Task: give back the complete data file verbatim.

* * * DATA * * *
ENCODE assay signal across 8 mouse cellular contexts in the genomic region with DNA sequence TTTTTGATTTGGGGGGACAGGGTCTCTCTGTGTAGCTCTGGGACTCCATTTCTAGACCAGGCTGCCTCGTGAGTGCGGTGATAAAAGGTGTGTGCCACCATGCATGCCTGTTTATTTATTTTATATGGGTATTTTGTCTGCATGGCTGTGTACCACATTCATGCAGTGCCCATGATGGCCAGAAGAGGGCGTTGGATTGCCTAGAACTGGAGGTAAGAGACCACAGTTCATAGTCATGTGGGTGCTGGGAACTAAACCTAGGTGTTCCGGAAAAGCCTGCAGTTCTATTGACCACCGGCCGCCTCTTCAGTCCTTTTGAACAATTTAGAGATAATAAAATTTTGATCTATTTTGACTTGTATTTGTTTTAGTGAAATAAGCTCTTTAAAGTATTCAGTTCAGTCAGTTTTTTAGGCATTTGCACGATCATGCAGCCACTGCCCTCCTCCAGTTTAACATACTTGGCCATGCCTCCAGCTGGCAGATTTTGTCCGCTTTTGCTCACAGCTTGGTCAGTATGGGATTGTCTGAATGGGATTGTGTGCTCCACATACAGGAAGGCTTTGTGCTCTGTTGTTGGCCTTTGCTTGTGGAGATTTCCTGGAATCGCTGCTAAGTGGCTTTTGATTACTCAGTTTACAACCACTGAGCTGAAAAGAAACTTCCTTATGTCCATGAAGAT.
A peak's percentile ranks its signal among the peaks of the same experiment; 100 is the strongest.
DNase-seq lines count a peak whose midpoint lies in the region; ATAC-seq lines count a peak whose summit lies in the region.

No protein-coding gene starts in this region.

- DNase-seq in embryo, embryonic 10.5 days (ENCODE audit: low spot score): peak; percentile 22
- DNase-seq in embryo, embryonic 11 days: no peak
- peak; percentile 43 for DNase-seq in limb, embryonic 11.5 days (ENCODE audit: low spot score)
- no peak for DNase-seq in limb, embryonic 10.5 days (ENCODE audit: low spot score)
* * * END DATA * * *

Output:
ENCODE assay signal across 8 mouse cellular contexts in the genomic region with DNA sequence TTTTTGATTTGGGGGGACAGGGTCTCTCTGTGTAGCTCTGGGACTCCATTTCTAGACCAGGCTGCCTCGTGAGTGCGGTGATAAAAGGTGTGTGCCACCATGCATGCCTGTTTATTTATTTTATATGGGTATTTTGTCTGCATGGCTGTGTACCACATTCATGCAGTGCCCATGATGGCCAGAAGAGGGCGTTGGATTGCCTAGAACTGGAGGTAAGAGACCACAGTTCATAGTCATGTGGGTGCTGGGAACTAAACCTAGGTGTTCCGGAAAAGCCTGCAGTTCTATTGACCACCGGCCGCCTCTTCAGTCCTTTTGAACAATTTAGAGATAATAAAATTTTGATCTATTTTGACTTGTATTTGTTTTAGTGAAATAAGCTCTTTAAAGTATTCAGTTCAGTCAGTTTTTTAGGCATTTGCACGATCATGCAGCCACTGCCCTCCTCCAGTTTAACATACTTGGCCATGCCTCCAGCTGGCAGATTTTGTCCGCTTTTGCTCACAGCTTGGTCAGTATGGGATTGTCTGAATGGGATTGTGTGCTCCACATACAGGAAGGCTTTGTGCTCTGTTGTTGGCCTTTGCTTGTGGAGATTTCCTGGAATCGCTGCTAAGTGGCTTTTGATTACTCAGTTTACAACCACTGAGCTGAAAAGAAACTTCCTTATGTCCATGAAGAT.
A peak's percentile ranks its signal among the peaks of the same experiment; 100 is the strongest.
DNase-seq lines count a peak whose midpoint lies in the region; ATAC-seq lines count a peak whose summit lies in the region.

No protein-coding gene starts in this region.

- DNase-seq in embryo, embryonic 10.5 days (ENCODE audit: low spot score): peak; percentile 22
- DNase-seq in embryo, embryonic 11 days: no peak
- peak; percentile 43 for DNase-seq in limb, embryonic 11.5 days (ENCODE audit: low spot score)
- no peak for DNase-seq in limb, embryonic 10.5 days (ENCODE audit: low spot score)